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Why I’m paying my mortgage early (but not my student loan)

November 18, 2014

I made a goal to put $25k extra towards our mortgage in 2015

The first reason is because I can do this while still meeting my higher priority financial goals.  This goal isn’t a “must” in my life, but it is an option that we choose to take.

The second reason is because we prioritized retirement savings prior to this year.  While (some of) my friends were investing in their first homes, I was investing only in retirement.  I started out saving 8% (balancing paying off higher interest student loans).  I gradually increased my savings until we moved in together and I was able to save the maximum in both a 401k and a Roth.  I did that for several years.  This is the first year we’ve dropped the Roth’s (not eligible, not interested in “back-door” for now), but we will have added ~$50k this year between us to our retirement accounts.

The third reason is because I’d like to reduce risks.  Despite the fact that we have equity in our home (from down payment) and can afford our mortgage on one salary, I’d like to make more strides to keep our options open.  I’m risk adverse when it comes to finances.  Choosing to settle in an expensive area left me with choosing between competing risks… and I’d like to reduce the one that I chose.

The fourth reason is emotion.  I don’t want to have a mortgage when I’m 60.  I would love to get rid of my biggest bill.  Despite the fact that you can show me the math and the spreadsheets the “prove” I’d be better off investing rather than paying down the mortgage, I would prefer to pay down the mortgage.  It would make my life simpler.

But I’m in no rush to pay off my student loan (approx. $12k)

My student loan, on the other hand, has never bothered me.  The interest rate is higher than my mortgage (still low), but I’m not planning on paying it off quickly.  The difference is that my student loan is low risk to keep on the books.  The monthly payment is low, the balance is low, the interest cost are low, and I could probably put it into deferment for almost no penalty (aside from interest).  It is also an unsecured asset.  If I pay it off, I can’t ever recover the cash I paid.  In contrast, we could sell our home and recover the money we put into it (at least in theory).  For now, I’d rather keep my cash in the bank.

I’ll probably pay it off a little early, but it is just not a priority.  I recently (half-heartedly) increased my auto-payments by about $100 month to accelerate it, but given our cash flow, it is a pretty insignificant amount.

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9 Comments leave one →
  1. November 18, 2014 9:37 am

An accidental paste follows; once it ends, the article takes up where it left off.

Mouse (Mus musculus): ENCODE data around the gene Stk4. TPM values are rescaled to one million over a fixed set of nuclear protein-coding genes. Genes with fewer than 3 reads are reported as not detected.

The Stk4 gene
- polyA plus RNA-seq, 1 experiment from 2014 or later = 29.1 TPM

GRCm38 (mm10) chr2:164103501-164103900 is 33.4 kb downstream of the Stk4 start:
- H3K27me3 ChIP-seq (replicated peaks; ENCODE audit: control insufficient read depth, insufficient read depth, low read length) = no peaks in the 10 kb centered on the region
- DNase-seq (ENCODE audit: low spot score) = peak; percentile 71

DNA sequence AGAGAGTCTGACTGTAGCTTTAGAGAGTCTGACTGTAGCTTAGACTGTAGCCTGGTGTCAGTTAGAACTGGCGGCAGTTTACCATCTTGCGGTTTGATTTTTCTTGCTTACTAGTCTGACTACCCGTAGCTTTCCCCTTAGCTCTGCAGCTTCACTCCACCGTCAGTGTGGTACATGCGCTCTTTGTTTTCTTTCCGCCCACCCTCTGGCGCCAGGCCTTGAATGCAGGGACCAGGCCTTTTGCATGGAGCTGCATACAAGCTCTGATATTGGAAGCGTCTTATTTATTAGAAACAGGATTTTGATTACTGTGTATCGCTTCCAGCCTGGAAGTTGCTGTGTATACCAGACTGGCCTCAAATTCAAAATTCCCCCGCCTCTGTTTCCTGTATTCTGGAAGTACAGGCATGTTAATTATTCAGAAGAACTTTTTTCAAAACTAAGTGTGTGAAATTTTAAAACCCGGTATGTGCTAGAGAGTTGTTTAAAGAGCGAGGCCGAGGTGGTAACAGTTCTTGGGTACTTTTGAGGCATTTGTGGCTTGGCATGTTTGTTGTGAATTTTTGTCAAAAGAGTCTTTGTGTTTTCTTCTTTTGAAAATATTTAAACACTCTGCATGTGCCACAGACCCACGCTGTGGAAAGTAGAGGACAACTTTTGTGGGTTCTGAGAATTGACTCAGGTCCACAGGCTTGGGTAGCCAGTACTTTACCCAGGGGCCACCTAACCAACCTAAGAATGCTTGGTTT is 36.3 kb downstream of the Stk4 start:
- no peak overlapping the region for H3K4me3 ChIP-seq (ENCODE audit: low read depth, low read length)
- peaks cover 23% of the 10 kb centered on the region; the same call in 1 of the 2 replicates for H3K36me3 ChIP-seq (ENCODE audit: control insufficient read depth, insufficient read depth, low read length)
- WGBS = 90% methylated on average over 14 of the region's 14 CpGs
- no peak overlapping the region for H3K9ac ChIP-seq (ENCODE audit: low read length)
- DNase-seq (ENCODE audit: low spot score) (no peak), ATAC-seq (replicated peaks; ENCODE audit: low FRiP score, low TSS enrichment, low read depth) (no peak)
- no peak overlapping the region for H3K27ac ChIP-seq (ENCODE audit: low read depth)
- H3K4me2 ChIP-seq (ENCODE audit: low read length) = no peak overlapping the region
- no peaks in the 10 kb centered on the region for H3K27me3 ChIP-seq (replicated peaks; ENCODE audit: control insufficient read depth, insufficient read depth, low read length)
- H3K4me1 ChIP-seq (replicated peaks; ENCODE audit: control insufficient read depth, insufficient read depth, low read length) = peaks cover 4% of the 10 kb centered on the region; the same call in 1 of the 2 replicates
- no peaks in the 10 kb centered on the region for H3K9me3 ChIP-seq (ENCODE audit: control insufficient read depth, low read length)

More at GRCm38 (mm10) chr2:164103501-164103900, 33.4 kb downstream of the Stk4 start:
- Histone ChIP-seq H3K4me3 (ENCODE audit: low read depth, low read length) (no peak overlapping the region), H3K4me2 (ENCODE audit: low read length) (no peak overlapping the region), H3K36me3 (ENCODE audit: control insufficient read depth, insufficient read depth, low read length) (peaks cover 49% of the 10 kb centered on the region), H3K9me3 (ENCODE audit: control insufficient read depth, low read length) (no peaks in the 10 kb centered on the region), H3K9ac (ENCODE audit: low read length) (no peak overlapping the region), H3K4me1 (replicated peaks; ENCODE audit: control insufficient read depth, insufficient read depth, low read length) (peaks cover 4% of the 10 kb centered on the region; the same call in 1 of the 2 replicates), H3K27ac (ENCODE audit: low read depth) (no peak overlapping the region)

I’ve been kind of lurking lately because I am out of my blogging-and-reading rhythm, but I wanted to tell you that I’ve really been enjoying your posts lately. I am starting to move into a higher-income part of my career, and I’m 1 month into my marriage, so it’s really helpful to read about how you and T are managing things with your new jobs, new house, etc. I’m very inspired to level up, and I wanted to tell you thank you!

    • November 19, 2014 2:55 pm

      Congratulations on the marriage – and thank you not only for reading, but of taking the time to share this with me. Sometimes I feel like this blog is silly since I have a handful of readers. But i enjoy it, and i have GREAT readers, so while it may be silly.. I think it is worth keeping around. 🙂

      • November 21, 2014 6:03 pm

        I have read your blog for probably three years (ish). I also appreciate your writing, as my husband and I are in very similar life stages and income brackets as you.

  2. November 18, 2014 1:06 pm

    This is part of why some of our friends in the bay area chose to put 40% down instead of 20%– to minimize the monthly required payment risk. It is really daunting looking at required housing costs including escrow in the SF bay area.

    • November 19, 2014 2:50 pm

      Totally. Although in theory one could have a pile of cash/investments to offset the risk (instead of dumping to the mortgage), it just seems simpler to put it directly to the mortgage.

      • November 19, 2014 5:22 pm

        Especially given that the jumbo mortgage rate is way higher than savings or cds, and they’re assuming they won’t be laid off any time soon so they can rebuild that cash buffer now that they’re no longer saving for a down-payment. (Obviously the stock market is more, but when silicon valley is tanking, so are tech stocks, usually.)

        • November 21, 2014 9:36 am

          Yeah, makes a lot of sense, esp. if you aren’t willing to invest in stocks. Which I wouldn’t be either.

Trackbacks

  1. Mortgage Pre-payment | Stacking Pennies
  2. Earnest Student Loan Refinance | Stacking Pennies

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